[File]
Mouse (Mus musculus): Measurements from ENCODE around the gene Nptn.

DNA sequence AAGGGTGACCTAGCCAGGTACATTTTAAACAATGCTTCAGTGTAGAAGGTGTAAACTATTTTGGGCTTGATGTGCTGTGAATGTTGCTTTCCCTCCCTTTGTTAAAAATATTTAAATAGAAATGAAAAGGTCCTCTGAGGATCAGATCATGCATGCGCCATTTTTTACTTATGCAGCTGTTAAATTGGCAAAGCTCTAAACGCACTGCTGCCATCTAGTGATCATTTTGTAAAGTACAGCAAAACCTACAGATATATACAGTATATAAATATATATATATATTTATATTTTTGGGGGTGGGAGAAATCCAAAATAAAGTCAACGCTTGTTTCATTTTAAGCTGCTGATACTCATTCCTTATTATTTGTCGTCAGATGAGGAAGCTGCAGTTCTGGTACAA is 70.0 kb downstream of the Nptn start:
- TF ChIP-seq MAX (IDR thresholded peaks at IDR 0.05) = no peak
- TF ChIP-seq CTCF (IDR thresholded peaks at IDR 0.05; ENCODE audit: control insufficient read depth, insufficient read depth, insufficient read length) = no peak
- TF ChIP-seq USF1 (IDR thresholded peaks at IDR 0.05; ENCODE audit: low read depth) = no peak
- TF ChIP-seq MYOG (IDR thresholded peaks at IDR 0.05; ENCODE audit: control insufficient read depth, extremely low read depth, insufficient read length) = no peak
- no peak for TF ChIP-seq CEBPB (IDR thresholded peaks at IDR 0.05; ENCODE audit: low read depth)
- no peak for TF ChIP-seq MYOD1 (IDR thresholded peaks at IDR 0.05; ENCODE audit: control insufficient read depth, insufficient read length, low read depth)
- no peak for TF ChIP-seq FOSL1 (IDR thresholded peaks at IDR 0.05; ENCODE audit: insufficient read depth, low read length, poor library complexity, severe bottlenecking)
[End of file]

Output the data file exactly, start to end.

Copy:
Mouse (Mus musculus): Measurements from ENCODE around the gene Nptn.

DNA sequence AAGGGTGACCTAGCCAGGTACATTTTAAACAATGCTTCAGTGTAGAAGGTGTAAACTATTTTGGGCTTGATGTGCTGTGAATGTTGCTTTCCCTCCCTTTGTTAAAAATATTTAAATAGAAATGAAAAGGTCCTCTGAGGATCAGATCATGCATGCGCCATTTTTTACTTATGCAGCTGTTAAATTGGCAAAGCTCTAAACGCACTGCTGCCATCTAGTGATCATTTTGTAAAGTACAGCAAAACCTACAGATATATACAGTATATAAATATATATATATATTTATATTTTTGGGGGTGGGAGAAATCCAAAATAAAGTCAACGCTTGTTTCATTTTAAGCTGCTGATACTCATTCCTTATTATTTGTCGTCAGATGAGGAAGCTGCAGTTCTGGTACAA is 70.0 kb downstream of the Nptn start:
- TF ChIP-seq MAX (IDR thresholded peaks at IDR 0.05) = no peak
- TF ChIP-seq CTCF (IDR thresholded peaks at IDR 0.05; ENCODE audit: control insufficient read depth, insufficient read depth, insufficient read length) = no peak
- TF ChIP-seq USF1 (IDR thresholded peaks at IDR 0.05; ENCODE audit: low read depth) = no peak
- TF ChIP-seq MYOG (IDR thresholded peaks at IDR 0.05; ENCODE audit: control insufficient read depth, extremely low read depth, insufficient read length) = no peak
- no peak for TF ChIP-seq CEBPB (IDR thresholded peaks at IDR 0.05; ENCODE audit: low read depth)
- no peak for TF ChIP-seq MYOD1 (IDR thresholded peaks at IDR 0.05; ENCODE audit: control insufficient read depth, insufficient read length, low read depth)
- no peak for TF ChIP-seq FOSL1 (IDR thresholded peaks at IDR 0.05; ENCODE audit: insufficient read depth, low read length, poor library complexity, severe bottlenecking)